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The Contractor Coaching Partnership Blog

Remodelers, contractors working smarter, not harder

Posted by Mark Paskell on Sat, Nov 21, 2009 @ 11:56 AM

Contractors and remodelers agree that 2009 has been a challenging year for our country and the residential construction industry. In spite of the current economic environment there are numerous examples of successful remodelers and contractors.

At the recent national NARI business meeting and Remodeling Show in Indianapolis, I met several such companies. These companies have adapted to the new economic environment skillfully. They are focused on working smarter to maximize their time. Some claim that they are not working any harder than before the recession hit. Following are some observations from these winners.

Working Smarter, Not Harder, Maximize Time

1. Identify your niche; insure that consumers want what you are offering. Find a void in the marketplace that your company is uniquely positioned to satisfy and then exploit it fervently.

2. Client type; define the type of clients you want to attract and work for and avoid the ones you do not want. The clients you don't want are time wasters, profit drainers and are not worth the trouble.

3. Your vision and plan; create your long term vision. Build a plan that stages your growth. Review your plan often and adapt to changing conditions.

4. Know your strengths and limitations; hire a team that is highly capable to create a balanced team. You cannot do it all yourself. Hire people that share your outlook, learn to trust them to help you fulfill your vision. Stategically align yourself with professional partners and trades.

5. Clearly share your vision and strategy to build your company with everyone on your team. Don't assume they know what you want by osmosis. Coach them thoroughly and validate that they understand what you expect. Praise for jobs well done often.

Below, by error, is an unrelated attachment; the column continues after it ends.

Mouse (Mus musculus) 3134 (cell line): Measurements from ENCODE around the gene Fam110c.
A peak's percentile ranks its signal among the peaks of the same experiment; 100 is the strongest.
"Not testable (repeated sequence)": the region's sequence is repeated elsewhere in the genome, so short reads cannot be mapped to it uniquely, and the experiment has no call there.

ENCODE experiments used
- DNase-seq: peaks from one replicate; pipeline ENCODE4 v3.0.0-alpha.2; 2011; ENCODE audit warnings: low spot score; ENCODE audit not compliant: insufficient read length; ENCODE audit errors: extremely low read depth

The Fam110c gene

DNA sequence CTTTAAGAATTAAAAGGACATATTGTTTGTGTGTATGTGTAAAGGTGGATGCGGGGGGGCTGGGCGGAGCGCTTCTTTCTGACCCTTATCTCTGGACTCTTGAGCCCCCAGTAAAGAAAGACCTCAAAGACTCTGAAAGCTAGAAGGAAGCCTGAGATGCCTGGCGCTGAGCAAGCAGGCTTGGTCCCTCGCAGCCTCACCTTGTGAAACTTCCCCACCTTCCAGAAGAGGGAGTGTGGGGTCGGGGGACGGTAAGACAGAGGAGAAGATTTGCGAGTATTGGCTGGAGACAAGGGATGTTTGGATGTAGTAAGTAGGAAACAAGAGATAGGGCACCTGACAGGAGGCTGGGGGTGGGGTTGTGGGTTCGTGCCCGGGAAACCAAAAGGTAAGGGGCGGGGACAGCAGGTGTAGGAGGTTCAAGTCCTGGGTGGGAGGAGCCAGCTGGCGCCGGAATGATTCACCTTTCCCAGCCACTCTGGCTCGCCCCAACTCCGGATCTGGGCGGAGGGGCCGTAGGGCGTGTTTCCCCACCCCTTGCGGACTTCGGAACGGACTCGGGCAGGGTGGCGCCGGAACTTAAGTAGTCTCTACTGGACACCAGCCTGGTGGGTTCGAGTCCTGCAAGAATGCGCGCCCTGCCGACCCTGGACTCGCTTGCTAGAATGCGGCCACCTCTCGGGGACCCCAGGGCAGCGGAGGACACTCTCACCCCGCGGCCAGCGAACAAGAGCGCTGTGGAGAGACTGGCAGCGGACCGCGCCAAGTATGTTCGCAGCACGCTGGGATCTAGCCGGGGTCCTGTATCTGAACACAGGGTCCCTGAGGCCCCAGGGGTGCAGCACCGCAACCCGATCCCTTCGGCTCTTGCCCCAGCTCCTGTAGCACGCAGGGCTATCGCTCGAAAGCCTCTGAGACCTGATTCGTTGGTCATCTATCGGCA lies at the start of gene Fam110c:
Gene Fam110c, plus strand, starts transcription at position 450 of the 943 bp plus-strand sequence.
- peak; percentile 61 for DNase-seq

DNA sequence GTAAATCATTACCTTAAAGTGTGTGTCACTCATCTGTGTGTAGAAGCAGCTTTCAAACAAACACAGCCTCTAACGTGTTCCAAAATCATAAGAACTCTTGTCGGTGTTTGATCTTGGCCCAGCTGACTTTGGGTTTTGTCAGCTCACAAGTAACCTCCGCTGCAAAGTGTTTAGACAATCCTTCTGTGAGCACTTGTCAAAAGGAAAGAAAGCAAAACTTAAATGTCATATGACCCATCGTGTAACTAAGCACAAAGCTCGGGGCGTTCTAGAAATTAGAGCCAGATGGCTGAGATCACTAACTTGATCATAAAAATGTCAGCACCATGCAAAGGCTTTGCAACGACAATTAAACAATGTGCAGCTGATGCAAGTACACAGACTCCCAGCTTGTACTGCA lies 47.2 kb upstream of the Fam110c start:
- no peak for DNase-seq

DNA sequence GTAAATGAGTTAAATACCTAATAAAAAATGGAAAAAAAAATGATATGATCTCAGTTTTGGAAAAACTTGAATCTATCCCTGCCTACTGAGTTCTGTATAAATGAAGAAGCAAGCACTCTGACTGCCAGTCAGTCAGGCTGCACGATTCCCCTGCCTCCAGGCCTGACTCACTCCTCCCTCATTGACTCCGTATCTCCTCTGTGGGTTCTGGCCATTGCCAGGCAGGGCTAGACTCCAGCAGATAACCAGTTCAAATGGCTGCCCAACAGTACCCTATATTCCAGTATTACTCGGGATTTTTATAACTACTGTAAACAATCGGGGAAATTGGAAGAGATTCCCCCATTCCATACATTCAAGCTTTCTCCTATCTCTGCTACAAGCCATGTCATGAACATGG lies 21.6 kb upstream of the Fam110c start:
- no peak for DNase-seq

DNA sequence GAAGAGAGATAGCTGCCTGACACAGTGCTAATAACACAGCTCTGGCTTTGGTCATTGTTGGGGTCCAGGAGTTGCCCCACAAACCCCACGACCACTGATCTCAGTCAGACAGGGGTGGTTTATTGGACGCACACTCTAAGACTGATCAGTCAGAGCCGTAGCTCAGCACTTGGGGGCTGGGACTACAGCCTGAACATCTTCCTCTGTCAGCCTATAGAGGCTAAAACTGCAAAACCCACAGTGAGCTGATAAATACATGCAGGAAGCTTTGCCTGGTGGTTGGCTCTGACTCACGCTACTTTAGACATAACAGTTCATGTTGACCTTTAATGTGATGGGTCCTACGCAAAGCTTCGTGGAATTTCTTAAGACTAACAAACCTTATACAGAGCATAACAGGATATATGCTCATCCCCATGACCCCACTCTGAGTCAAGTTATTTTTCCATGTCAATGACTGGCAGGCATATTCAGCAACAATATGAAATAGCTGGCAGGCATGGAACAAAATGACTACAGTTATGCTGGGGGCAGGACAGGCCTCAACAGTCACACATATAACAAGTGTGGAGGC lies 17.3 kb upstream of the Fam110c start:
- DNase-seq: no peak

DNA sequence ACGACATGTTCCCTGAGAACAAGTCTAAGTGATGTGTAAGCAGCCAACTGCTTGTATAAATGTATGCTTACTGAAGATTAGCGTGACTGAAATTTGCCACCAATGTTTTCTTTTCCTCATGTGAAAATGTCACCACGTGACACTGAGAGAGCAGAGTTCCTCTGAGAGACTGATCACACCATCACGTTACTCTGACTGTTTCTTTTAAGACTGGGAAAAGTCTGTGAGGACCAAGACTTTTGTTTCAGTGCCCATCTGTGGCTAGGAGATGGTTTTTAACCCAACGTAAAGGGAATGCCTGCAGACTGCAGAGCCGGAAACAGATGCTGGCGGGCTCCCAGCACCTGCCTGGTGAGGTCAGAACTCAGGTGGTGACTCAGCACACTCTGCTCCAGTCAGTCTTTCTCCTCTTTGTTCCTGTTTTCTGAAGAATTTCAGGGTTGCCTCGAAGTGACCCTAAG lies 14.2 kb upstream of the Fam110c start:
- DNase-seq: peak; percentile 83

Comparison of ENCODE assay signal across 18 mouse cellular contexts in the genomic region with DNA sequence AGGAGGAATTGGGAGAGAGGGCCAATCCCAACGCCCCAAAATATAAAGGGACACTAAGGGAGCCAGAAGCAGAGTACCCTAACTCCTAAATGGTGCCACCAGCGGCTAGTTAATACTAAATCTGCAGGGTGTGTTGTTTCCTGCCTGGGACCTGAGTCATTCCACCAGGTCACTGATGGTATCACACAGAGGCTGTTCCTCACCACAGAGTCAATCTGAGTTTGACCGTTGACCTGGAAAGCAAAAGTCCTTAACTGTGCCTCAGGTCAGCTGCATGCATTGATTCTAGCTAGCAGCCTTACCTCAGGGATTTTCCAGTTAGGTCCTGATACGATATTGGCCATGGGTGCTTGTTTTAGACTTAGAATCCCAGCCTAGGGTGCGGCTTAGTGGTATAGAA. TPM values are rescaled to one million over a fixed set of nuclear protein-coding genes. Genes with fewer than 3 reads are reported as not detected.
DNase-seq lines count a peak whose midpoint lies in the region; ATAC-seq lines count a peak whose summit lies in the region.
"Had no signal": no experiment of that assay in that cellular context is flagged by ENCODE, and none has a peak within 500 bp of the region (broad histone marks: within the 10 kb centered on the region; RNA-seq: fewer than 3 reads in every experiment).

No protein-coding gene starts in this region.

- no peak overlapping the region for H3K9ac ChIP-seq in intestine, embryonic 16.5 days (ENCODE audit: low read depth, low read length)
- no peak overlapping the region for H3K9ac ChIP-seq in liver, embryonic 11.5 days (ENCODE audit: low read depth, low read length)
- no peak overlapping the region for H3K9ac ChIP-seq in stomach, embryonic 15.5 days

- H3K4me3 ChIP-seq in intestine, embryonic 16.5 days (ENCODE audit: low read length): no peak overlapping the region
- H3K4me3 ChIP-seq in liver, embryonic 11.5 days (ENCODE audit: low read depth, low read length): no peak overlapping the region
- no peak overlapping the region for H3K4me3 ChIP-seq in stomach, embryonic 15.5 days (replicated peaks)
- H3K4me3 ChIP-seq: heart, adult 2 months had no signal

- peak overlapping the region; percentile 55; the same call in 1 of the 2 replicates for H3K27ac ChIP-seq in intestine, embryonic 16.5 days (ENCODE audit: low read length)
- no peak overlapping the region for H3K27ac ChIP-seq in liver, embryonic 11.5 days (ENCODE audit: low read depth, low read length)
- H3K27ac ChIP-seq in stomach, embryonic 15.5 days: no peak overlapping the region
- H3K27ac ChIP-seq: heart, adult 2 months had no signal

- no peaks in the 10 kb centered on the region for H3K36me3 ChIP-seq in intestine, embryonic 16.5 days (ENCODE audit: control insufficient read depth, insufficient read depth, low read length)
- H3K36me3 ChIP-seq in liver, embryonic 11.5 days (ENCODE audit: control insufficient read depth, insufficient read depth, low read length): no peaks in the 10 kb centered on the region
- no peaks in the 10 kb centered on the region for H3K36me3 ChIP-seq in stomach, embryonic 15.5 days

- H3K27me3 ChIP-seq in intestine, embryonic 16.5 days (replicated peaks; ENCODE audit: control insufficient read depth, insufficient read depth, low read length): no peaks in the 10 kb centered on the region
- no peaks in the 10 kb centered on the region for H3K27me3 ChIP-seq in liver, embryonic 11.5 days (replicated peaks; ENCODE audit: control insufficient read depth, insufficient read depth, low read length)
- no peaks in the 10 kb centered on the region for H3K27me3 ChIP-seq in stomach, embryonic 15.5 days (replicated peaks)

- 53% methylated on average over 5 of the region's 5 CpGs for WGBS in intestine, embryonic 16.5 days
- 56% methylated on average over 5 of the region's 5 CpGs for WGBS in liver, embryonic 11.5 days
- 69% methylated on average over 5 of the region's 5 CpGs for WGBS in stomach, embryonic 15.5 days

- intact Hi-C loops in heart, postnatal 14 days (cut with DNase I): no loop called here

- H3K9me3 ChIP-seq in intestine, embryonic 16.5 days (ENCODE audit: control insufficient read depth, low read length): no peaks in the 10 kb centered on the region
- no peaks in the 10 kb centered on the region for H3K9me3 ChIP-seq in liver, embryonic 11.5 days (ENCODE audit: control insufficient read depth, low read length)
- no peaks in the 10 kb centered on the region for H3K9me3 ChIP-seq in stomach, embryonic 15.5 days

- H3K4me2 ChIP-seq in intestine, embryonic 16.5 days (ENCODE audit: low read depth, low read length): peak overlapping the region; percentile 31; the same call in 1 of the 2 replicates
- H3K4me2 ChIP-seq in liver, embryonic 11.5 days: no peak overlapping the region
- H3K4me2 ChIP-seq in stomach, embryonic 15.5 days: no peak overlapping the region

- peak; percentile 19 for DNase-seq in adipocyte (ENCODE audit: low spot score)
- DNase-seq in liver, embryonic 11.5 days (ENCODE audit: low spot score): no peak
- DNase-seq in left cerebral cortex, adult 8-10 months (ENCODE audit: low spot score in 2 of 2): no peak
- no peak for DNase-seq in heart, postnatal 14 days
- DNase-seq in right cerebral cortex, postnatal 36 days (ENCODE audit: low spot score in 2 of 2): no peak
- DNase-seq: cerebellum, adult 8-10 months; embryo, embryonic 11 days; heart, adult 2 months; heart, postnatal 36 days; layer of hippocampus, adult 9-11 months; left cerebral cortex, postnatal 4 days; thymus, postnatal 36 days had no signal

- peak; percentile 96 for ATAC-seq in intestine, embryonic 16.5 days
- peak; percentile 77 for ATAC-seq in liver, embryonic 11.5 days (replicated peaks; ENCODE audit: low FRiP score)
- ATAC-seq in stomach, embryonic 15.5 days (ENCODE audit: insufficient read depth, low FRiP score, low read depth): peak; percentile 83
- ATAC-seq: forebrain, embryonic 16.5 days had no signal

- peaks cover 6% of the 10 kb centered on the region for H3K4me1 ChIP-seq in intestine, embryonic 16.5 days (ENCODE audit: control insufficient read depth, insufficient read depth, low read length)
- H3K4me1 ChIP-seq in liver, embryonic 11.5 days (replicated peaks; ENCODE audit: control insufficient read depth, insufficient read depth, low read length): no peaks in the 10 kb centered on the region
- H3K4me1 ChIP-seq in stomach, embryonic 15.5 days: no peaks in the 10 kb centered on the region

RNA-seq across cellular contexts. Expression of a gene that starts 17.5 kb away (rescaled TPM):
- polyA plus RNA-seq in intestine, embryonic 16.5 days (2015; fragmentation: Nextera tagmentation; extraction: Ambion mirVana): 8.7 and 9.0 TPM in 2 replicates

6. Deliver service that is REMARKABLE; your satisfied clients will stick to you. They will buy more and refer you to their friends.

7. Passion; make sure that what you are doing is something that you are passionate about. If you think your business is just a job you are probably in the wrong business, maybe you should get a job.

8. Have a life, stay fresh; on purpose make sure you take care of what is most important in life, family, fun, recreation, worship, health, self-development and down time. Sun up to sun down schedules lead to burnout, broken homes, loss of profit and poor health.

9. The right business model that matches successful construction companies; what ever the cost insure that your business model is in line with successful companies in your industry. Traits of a successful model include vision, goals, a business plan, capital, implemented systems, business education, legal compliance, certifications, the right employees, professional trade partners, sales training, effective marketing, use of technology, integrity, leadership, superior service, constant and on going training for all stake holders, coaching, the ability to be resilient and the willingness to embrace change positively. 

One remodeler stated "the commitment and time to properly align my business with best practices in the industry was the best decision I ever made for my business. I now have more time for my family and the things that are most important to me. I have discovered that taking care of what's most important first makes me better when I am servicing my clients."

mark the coach



Tags: implementation, coaching, contractor education, best practices